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  • In the Shadows of the Dao: Laozi, the Sage, and the Daodejing by Thomas Michael
  • Robin R. Wang (bio)
In the Shadows of the Dao: Laozi, the Sage, and the Daodejing. By Thomas Michael. Albany: State University of New York Press, 2015. Pp. xx + 311. Hardcover $90.00, isbn 978-1-4384-5897-7.

The Daodejing is a fascinating text that has captivated scholarly minds and the popular imagination for centuries. Is it a manual for self-cultivation and government, a work of philosophy providing a metaphysical account of reality, or a treatise for deep mystical insight? Is it perhaps an ethical masterpiece intended for the ruling class, with concrete strategic suggestions aimed at remedying the moral and political turmoil surrounding Warring States China? Or is it a way of life characterized by simplicity, calmness, and freedom from the tyranny of desire? In a comprehensive and refined study, Thomas Michael sheds new light on the Daodejing in his effort to read it apart from Western Sinology's inheritance of Wang Bi's Confucian commentarial tradition.

Michael's synthetic reading discovers weaving through the text a hidden core treasure of yangsheng 養生 ("the nurture of life"), a specific regimen coupling breath circulation with techniques of bodily movement. In other words, the Daodejing is all about yangsheng. It exhibits the distilled knowledge of ancient yangsheng masters that was transmitted through the generations of their yangsheng disciples. Its central content concerns the possibility of transforming the physical body in the production of a Sage, a person who is one with the Dao. Michael attributes these teachings to a movement that he calls "early Daoism" (p. 12). This defined term sets up a frame of reference separate from the more standard distinction between "philosophical" (daojia) and "religious" (daojiao) Daoism. He rightly points out that there was no single monolithic tradition that can be designated as Daoism in early China; rather, [End Page 654] there were multiple groups and lineages that demand to be attended to much more closely.

Following the introduction in chapter 1, chapter 2 conducts a penetrating discussion of modern scholarship on Daoism. It displays the stark differences between modern English-and French-language scholarship on the subject. Michael then compares these traditions to their modern Chinese counterpart, and this is one of many striking features of the book. He engages some of the most influential modern Chinese scholars of Daoism, including Xu Dishan 许地山, Fu Qinjia 傅勤家, Qing Xitai 卿希泰, Ren Jiyu 任繼愈, and Hu Fushen 胡孚琛. This is an impressive and valuable analysis of how modern Chinese scholars have differently constructed their own understandings of early Daoism, and Michael's integrative method sets a powerful model for future cross-cultural studies.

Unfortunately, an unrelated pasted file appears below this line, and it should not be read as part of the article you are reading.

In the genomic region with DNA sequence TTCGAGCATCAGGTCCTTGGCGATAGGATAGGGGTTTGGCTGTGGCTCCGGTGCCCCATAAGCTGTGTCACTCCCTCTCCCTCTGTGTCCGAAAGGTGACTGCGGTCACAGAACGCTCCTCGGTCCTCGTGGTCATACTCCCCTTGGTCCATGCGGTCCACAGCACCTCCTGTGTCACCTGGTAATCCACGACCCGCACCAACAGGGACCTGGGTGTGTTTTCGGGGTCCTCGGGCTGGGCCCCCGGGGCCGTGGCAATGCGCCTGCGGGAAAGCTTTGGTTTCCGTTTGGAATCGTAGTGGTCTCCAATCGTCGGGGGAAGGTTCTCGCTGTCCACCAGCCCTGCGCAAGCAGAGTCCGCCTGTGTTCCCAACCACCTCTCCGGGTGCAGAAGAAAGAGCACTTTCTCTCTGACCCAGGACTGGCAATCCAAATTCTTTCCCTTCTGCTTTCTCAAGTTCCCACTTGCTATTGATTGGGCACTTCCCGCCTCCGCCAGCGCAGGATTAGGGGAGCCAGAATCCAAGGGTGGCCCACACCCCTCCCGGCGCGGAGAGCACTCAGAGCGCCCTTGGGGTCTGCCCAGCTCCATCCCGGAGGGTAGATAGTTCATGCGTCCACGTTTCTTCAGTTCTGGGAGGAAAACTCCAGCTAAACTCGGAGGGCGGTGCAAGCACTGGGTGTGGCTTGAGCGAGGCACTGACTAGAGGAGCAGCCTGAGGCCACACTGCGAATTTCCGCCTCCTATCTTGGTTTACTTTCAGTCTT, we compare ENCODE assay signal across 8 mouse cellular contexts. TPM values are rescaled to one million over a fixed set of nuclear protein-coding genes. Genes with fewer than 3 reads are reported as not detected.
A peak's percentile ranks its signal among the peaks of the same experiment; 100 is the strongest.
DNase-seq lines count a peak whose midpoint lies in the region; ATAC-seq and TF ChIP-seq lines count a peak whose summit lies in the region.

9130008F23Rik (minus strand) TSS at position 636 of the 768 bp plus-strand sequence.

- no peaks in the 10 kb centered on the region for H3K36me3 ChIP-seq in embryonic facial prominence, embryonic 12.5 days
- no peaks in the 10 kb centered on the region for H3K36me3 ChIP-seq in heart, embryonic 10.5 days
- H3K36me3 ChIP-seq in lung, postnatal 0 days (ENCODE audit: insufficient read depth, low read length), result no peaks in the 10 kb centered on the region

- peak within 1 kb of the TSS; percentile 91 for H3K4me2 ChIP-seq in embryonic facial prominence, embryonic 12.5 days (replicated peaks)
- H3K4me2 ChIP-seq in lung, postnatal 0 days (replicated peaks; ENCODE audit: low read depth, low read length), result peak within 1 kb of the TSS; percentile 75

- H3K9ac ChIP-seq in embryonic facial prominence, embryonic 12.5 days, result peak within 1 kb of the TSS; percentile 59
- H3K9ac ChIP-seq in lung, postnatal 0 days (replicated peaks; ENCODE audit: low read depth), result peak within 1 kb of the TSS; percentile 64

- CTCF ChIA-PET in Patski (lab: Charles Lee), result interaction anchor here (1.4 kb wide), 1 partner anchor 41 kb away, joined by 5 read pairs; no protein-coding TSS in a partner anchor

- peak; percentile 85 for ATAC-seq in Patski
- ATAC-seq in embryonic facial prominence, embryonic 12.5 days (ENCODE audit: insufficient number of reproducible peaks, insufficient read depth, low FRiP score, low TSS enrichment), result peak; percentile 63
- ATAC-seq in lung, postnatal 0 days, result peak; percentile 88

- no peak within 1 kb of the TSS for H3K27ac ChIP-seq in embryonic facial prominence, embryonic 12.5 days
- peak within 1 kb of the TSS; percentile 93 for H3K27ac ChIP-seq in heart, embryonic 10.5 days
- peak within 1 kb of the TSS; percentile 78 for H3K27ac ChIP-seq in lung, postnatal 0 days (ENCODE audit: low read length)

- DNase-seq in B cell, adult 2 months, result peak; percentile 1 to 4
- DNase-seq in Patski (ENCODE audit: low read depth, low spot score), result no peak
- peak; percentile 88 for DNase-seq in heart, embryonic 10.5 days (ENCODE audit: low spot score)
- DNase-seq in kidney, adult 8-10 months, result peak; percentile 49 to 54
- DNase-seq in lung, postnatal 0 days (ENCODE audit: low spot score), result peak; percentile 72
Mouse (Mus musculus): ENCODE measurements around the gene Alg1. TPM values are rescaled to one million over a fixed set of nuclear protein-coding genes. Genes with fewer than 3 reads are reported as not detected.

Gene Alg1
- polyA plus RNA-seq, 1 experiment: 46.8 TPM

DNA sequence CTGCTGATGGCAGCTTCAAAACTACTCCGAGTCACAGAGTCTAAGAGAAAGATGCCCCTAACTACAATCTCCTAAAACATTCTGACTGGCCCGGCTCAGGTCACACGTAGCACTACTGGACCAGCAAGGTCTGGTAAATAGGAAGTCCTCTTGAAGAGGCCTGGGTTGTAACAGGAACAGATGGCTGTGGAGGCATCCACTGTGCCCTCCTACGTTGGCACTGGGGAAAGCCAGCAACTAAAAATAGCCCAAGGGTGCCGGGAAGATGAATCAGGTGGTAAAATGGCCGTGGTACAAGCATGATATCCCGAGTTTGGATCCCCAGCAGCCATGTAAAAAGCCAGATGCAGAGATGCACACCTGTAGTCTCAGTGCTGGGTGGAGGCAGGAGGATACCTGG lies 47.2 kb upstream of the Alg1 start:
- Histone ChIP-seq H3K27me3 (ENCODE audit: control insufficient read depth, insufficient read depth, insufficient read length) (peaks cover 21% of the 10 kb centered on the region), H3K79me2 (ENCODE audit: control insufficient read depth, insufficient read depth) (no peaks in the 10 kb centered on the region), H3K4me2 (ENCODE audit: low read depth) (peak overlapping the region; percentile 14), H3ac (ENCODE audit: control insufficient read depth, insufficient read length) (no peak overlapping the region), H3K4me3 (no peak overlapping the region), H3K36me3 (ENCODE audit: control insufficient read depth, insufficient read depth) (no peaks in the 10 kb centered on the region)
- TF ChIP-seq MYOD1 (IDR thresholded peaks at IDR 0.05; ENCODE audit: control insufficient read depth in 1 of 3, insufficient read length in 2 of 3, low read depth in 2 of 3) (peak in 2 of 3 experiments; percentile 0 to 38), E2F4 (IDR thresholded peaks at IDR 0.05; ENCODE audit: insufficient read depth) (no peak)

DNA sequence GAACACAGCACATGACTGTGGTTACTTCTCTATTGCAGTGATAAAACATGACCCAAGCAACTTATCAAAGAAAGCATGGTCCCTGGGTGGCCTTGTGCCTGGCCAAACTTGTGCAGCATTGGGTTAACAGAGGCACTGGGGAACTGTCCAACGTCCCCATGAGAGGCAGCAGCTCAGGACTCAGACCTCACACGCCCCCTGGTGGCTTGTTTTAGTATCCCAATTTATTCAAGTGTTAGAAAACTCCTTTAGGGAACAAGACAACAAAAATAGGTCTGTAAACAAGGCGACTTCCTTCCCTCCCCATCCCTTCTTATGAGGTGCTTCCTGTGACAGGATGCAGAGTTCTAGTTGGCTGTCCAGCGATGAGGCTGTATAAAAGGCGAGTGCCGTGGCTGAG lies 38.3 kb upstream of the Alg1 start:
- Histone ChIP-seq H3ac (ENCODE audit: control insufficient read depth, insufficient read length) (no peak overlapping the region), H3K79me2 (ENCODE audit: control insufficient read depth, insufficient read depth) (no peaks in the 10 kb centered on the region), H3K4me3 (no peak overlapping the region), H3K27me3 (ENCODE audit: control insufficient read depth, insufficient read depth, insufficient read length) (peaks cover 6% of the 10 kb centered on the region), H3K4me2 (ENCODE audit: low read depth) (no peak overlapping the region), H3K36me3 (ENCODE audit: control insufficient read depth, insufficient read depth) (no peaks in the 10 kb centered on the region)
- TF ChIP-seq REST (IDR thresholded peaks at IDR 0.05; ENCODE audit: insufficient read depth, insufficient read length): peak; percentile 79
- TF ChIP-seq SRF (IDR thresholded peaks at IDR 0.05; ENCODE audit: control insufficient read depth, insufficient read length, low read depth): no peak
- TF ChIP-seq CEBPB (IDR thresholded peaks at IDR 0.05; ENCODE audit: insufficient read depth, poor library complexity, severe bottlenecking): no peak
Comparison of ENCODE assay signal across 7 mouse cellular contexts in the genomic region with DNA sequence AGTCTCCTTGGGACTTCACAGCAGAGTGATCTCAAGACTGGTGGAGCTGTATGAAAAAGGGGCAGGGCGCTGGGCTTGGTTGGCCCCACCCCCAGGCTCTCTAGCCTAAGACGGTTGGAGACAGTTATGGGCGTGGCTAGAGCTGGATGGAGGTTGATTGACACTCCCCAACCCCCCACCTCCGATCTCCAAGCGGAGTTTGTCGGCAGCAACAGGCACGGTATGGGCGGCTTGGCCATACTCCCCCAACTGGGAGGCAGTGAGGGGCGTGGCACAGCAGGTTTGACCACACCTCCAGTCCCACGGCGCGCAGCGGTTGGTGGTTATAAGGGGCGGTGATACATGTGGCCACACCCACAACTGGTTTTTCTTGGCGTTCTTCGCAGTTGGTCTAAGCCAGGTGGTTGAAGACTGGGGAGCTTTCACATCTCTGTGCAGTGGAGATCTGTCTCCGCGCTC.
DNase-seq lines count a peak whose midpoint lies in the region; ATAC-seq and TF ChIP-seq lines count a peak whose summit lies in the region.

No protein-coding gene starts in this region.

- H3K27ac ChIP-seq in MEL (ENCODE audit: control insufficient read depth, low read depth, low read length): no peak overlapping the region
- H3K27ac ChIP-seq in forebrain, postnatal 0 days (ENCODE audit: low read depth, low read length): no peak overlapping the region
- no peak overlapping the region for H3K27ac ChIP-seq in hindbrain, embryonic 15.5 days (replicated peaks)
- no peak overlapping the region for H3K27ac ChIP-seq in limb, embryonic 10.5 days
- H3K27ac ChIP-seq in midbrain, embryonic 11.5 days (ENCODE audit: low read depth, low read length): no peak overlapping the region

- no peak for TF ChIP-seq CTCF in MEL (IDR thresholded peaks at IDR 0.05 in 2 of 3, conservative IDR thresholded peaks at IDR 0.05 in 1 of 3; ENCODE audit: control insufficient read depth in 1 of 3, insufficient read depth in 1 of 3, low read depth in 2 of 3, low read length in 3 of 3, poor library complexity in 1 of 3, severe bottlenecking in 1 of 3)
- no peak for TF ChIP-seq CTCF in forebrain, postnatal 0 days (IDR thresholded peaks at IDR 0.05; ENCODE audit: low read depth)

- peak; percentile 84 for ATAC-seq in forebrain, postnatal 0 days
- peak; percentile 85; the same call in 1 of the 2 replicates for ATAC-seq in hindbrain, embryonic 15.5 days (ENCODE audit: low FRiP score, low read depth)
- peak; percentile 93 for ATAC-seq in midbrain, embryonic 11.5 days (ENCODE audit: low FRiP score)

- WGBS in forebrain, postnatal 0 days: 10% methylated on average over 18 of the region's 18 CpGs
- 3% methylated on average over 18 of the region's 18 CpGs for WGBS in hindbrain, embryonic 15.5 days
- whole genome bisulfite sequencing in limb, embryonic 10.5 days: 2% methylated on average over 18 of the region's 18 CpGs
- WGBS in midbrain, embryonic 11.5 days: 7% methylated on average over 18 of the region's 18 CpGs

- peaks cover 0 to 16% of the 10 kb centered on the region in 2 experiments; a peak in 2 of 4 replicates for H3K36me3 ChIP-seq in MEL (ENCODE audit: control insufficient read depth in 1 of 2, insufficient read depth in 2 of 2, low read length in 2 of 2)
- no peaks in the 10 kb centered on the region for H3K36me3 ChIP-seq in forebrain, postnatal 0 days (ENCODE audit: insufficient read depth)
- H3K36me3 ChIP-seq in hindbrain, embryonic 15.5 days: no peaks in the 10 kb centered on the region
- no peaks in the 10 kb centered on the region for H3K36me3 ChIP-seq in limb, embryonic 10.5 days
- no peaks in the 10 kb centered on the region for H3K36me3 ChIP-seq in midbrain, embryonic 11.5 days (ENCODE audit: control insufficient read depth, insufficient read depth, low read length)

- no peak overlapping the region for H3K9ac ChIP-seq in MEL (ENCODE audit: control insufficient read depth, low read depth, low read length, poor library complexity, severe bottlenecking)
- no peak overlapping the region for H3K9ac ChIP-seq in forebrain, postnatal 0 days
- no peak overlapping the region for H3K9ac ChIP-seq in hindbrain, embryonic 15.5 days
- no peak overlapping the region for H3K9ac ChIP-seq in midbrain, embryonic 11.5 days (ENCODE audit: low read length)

Chapter 3 examines various readings of the Daodejing. Michael supports the daojia/daojiao split that has served as the primary interpretive approach to it, but he decisively revises our understanding of its historical construction. Modern scholars misconceive it to refer simply to a philosophical versus a religious reading, thereby reducing the rich history of its many diverse readings into a neat either/or container. Against this, Michael demonstrates that daojia refers to a Confucian reading of the Wang Bi commentary, while daojiao refers to a Daoist reading of the Heshang Gong commentary, and he documents the origins of this split in the court debates of the late Tang and early Song.

Chapter 4 attends to the Dao itself as separately conceived by Laozi and Confucius. Michael begins by exploring the range of its ancient meanings primarily from the Shijing 詩經, and shows how these two foundational thinkers advanced their conceptions of it in fundamentally opposite directions. For Confucius, the Dao concerns the perfect society, whereas for Laozi it concerns the cosmos as a whole. Michael goes on to show how each thinker then developed different paths of cultivation, the former centered on moral and the latter on physical cultivation, and this sets the stage for his ensuing explorations of the Daodejing.

Chapter 5 is the critical pivot of Michael's entire study. Here he explores the hiddenness of early Daoism as a mountainous tradition of yangsheng masters and disciples from whence the Daodejing was born. He argues that these teachings remained hidden until they...


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